This video documents the unveiling of the Fourth Plinth statue Powerless Structures, Fig. 101 by the artist duo Elmgreen & Dragset. On February 23, 2012, the British actress Joanna Lumley unveiled the new temporary artwork for the Fourth Plinth in London’s Trafalgar Square. Conceived by the artist duo Elmgreen & Dragset, the work is a 4,1 meters high golden bronze sculpture that portrays a boy riding a rocking horse. The sculpture is titled Powerless Structures, Fig. 101 and stands in striking contrast to the motives of historical heroes and proud equestrian statues on the other three bases.
The Fourth Plinth is one of four bases that stand at the corners Trafalgar Square in central London. The two smaller southern plinths carry sculptures of Henry Havelock and Charles James Napier; the northern plinths were designed to carry equestrian statues. While the northeastern plinth was completed with a statue of George IV, the northwestern plinth, originally intended to hold an equestrian statue of William IV, remained empty because of insufficient funds. Built in 1841, the Fourth Plinth remained empty for over 150 years.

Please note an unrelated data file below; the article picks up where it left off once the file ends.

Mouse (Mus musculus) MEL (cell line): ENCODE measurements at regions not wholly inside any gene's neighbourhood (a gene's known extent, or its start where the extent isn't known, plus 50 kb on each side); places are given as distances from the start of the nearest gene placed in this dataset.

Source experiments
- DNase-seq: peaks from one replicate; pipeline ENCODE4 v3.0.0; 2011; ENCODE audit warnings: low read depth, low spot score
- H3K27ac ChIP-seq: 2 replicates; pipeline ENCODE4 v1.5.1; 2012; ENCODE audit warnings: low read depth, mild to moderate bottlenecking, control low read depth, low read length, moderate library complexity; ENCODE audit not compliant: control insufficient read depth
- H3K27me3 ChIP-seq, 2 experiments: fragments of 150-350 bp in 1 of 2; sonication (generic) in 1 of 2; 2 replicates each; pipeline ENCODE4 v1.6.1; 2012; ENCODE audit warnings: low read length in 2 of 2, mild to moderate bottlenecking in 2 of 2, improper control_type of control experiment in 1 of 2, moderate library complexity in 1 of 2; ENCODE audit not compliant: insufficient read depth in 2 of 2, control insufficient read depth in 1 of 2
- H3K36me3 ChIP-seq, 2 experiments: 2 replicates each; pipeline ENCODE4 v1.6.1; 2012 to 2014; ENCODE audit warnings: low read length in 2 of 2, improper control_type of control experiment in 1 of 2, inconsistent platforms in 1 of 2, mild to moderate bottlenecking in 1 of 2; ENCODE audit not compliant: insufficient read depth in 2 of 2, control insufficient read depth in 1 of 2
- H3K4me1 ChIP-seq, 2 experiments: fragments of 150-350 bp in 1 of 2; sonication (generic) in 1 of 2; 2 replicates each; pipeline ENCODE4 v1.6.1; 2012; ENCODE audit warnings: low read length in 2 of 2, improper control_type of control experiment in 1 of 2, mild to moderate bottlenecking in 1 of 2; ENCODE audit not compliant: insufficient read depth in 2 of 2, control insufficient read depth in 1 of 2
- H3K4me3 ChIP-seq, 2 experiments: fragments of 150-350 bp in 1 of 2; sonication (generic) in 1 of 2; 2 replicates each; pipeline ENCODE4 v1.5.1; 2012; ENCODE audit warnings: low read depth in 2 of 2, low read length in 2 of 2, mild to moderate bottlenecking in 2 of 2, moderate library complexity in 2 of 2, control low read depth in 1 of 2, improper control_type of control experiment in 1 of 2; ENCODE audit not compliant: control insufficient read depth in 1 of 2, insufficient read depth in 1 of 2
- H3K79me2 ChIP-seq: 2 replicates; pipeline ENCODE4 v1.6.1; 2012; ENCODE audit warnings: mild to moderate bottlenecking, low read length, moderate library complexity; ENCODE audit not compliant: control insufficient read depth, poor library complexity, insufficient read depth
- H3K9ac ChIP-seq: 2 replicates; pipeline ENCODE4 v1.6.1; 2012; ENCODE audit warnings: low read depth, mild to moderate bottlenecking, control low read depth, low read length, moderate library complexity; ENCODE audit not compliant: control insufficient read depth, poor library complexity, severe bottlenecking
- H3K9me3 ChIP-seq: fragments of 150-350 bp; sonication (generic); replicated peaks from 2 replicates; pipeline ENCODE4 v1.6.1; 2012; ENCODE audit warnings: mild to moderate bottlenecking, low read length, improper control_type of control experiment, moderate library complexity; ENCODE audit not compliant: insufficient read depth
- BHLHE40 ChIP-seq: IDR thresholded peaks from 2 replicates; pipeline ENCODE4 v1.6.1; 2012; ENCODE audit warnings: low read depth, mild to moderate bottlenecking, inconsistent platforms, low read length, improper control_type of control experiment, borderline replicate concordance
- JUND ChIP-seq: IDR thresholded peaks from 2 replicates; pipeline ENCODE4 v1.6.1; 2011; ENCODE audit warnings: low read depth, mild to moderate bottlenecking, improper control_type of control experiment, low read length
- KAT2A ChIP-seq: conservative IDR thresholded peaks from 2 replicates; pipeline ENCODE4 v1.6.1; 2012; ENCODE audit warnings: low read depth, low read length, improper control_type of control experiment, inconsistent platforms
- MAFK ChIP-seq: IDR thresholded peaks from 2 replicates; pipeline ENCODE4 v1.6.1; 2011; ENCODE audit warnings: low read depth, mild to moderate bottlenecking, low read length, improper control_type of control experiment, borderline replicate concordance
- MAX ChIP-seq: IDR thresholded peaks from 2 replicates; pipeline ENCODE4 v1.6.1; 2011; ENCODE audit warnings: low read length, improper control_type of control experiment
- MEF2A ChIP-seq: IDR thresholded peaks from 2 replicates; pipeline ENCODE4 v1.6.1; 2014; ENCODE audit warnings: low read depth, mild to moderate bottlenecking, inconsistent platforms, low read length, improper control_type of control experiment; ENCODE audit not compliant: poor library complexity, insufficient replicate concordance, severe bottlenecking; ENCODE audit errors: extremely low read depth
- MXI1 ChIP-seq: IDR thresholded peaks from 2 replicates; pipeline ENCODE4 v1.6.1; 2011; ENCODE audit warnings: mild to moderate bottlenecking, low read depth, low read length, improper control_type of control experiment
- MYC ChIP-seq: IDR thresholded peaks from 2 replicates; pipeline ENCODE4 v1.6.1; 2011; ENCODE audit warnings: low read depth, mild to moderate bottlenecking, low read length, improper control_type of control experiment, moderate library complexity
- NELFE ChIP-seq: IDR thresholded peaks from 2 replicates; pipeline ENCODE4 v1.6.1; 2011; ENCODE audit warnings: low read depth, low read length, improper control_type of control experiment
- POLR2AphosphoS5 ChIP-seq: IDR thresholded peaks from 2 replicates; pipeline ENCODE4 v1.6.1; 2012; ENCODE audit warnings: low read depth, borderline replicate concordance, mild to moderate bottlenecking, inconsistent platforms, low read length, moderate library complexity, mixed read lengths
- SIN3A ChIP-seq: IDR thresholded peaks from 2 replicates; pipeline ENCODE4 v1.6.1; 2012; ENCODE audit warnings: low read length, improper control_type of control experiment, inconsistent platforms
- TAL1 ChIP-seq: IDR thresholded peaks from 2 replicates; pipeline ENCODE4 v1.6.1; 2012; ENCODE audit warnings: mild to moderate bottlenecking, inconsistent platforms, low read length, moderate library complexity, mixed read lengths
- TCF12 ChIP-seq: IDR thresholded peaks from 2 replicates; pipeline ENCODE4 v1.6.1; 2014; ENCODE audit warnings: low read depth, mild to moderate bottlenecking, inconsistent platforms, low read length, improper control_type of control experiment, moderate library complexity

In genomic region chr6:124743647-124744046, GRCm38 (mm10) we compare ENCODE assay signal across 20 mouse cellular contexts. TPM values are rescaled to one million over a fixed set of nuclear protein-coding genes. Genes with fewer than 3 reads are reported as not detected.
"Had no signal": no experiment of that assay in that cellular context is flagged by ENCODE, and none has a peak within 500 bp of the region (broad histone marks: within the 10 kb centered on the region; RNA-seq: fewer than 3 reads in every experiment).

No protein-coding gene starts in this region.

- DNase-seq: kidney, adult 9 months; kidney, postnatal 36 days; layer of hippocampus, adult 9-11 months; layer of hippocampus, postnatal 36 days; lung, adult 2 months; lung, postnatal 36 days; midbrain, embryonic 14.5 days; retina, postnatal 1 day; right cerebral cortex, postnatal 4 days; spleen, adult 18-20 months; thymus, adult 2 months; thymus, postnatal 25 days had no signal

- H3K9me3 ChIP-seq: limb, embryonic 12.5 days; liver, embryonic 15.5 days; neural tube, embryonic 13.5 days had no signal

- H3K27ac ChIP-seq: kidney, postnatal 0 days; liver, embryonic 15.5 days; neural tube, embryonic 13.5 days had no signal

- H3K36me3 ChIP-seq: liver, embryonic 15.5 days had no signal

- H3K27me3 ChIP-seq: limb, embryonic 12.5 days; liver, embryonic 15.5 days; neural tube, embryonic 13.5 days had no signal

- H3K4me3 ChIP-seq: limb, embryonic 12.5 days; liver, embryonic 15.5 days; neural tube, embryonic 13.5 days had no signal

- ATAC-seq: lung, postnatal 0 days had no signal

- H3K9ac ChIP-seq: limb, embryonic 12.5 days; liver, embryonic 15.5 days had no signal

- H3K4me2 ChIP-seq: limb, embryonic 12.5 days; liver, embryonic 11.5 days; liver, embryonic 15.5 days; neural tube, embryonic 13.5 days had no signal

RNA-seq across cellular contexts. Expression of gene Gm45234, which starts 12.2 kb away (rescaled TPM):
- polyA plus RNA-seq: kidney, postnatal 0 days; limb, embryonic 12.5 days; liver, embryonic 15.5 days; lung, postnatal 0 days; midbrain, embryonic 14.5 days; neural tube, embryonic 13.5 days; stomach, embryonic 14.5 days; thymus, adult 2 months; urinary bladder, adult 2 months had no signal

Michael Elmgreen and Ingar Dragset have finally added the missing equestrian statue to the Fourth Plinth, but their boy astride his rocking horse doesn’t commemorate a glorious history, but is rather symbol for the future, and puts the past in a different perspective.
Elmgreen & Dragset follow Mark Wallinger (1999), Bill Woodrow (2000), Rachel Whiteread (2001), Marc Quinn (2005), Thomas Schütte (2007), Antony Gormley (2009), and Yinka Shonibare (2010) to occupy the Fourth Plinth. In 2013, Katharina Fritsch’s commission Hahn / Cock will be unveiled. The Royal Society of Arts (RSA) initiated the use of the Fourth Plinth for contemporary art in 1998. Today, the Mayor of London with support from Arts Council England funds the Fourth Plinth Programme.
Joanna Lumley Unveils Fourth Plinth Statue, Elmgreen & Dragset’s Powerless Structures, Fig. 101. Trafalgar Square, London / UK, February 21, 2012.
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